A campus gathering for former Stanford Police Chief Marvin L. Herrington, who was known for his calm, nonconfrontational and often innovative approach to conflict resolution, will be held from 4 to 6 p.m. Tuesday, Feb. 20, in McCaw Hall in the Arrillaga Alumni Center. All members of the Stanford community are invited to join Herrington’s family, friends and colleagues to commemorate his life and 30-year service to Stanford. Herrington died Dec. 27 at his campus home surrounded by family. He was 81.
The Knight-Hennessy Scholars program will welcome 103 finalists from around the world to Stanford on Friday for Immersion Weekend – two days of activities, including interviews, small group design-thinking challenges, and an address on life and leadership through storytelling.
Ira M. Friedman, a clinical professor emeritus of pediatrics at Stanford and former director of Vaden Health Center and its predecessor, Cowell Student Health Center, died peacefully on Jan. 12 in his Belmont home surrounded by family. Friedman, who was 69, was diagnosed with cancer of the bile duct in late 2016. A funeral service will be held today at 11:00 a.m. at Congregation Etz Chayim, located at 4161 Alma Street, Palo Alto.
Muck Rack makes it simple to find people, tweets, or articles that mention any name, keyword, company, hashtag etc. We've compiled this guide to help you make the most of your search.
Selecting a term
Start searching tweets, articles from media outlets, articles mentioned in tweets, journalists'
names, titles and bios with some suggested searches:
Companies or Topics (e.g. iPhone, Microsoft)
Phrases (e.g. "cloud computing") — use quotes to keep the terms together
Twitter handles (e.g. @username) — returns those who have mentioned or replied to
Names (e.g. "David Pogue")
Hashtags (e.g. #sxsw, #london2012)
Bio details (e.g. vegan, Olympics, father)
Muck Rack's Advanced Search allows for many boolean operators.
Find results that mention multiple specified terms, use AND or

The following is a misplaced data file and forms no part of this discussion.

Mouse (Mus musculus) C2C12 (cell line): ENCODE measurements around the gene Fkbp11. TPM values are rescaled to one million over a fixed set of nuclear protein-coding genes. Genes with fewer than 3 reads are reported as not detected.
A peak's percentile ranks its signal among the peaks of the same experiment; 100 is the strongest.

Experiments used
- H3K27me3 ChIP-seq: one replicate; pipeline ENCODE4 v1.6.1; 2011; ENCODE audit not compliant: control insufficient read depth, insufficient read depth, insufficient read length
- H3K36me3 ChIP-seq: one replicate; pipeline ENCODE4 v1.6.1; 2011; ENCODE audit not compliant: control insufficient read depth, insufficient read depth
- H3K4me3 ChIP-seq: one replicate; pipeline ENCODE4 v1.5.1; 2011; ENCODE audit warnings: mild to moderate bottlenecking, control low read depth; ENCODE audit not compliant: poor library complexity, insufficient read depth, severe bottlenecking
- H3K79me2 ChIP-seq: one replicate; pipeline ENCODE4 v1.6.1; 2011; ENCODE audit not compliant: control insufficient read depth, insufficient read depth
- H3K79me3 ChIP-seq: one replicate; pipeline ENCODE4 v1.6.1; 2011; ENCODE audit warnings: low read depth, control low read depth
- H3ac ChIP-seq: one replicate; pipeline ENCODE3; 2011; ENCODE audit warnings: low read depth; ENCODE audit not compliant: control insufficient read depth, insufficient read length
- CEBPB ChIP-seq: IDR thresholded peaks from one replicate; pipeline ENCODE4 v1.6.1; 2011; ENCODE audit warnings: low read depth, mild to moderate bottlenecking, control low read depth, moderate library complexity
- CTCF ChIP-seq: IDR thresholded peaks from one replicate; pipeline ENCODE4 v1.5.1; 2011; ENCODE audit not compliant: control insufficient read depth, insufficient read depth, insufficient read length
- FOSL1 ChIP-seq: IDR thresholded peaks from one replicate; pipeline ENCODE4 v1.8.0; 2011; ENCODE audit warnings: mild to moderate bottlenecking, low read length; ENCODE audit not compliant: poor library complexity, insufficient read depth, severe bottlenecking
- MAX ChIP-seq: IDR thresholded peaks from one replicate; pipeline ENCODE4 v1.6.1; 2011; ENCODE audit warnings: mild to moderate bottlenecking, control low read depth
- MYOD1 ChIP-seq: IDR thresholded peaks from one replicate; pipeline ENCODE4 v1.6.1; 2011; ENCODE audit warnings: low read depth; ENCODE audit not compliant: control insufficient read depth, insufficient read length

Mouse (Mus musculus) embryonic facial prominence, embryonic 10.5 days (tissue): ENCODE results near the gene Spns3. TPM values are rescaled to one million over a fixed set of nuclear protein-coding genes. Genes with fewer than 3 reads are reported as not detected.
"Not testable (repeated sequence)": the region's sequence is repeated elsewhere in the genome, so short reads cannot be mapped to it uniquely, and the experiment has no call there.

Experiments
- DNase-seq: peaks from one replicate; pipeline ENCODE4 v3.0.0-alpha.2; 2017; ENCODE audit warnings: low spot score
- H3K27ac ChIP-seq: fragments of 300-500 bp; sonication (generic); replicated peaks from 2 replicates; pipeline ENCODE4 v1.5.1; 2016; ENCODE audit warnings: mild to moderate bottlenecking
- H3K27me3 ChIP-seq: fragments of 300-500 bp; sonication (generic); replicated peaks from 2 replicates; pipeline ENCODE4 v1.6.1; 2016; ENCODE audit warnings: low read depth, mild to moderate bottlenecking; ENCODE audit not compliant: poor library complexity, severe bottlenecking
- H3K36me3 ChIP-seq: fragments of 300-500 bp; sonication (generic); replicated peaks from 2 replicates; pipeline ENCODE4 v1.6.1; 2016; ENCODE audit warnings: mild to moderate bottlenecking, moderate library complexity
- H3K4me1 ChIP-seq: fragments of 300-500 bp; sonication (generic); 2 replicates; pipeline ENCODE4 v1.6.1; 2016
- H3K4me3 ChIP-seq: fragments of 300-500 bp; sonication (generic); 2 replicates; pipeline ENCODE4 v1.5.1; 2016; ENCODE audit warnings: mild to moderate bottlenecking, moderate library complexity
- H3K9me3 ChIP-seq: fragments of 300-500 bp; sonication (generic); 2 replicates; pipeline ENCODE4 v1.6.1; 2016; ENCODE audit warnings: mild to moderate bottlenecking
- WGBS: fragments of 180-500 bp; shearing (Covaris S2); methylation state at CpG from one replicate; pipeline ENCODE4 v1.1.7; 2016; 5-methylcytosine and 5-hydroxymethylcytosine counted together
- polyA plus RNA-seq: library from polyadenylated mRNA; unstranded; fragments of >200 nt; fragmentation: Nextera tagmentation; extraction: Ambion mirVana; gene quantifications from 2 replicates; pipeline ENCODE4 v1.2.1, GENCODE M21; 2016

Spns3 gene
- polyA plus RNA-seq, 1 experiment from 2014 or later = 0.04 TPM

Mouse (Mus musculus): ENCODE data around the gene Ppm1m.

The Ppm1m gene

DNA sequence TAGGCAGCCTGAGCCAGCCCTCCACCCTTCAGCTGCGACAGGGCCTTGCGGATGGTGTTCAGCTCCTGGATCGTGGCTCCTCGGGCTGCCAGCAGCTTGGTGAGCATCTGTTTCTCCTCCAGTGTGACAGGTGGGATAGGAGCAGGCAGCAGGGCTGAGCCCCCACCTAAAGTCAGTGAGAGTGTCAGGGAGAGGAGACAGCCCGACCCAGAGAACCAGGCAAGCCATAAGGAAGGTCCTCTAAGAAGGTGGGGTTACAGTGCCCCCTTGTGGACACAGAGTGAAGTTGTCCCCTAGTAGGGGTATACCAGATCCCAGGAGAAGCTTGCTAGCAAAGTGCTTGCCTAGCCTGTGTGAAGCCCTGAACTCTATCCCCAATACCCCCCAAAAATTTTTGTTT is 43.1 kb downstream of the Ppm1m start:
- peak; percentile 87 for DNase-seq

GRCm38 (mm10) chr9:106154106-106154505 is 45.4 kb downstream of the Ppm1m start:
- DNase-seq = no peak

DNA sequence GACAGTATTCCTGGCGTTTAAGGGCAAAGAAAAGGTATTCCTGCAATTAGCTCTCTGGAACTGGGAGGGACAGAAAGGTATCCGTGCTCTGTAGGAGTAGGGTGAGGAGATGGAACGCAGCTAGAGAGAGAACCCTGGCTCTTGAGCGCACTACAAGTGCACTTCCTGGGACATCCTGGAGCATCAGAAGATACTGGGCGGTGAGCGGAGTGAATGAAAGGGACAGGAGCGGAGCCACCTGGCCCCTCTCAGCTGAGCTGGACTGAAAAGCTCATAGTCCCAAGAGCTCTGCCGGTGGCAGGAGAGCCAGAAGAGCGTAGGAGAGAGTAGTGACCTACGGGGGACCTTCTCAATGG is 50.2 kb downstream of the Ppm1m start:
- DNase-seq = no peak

+. For example, ensure each result contains both Elon Musk and Mark Zuckerberg by
searching Musk AND Zuckerberg or Musk + Zuckerberg.
Use the operators OR or , to broaden your search when you'd like either of
multiple terms to appear in results. (This is the default behavior of our search when no operators
are used). For example, results will contain either cake or cookie by searching cake OR cookie or cake,cookie
Use NOT or - to subtract results from your search. For
example, searching Disney will yield results about the Walt Disney Company as well as Walt Disney
World Resort. To exclude mentions of Disney World, search for Disney -World or Disney
When using one of these operators with a phrase, enclose it in quotation marks. For example, you can
find results about smartphones excluding Apple's iPhone 4S by searching smartphone -"iPhone
Exact case matching or punctuation
If you're searching for a brand name or keyword that relies on specific punctuation marks or capitalization, you can
find results that match your exact query by adding matchcase: before the keyword you're searching for, like matchcase:E*TRADE .
Use parentheses to separate multiple
boolean phrases. For example, to find journalists talking about having fun in Disney World or
Disneyland, search for ("disney world" OR disneyland) AND fun.
An asterisk can be used to search for any variation of a root word truncated by the asterisk. For example, searching for admin* will return results for administrator, administration, administer, administered, etc.
A near operator is an AND operator where you can control the distance between the words. You can vary the distance the near operation uses by adding a forward slash and number (between 0-99) such as strawberries NEAR/10 "whipped cream", which means the strawberries must exist within 10 words of "whipped cream".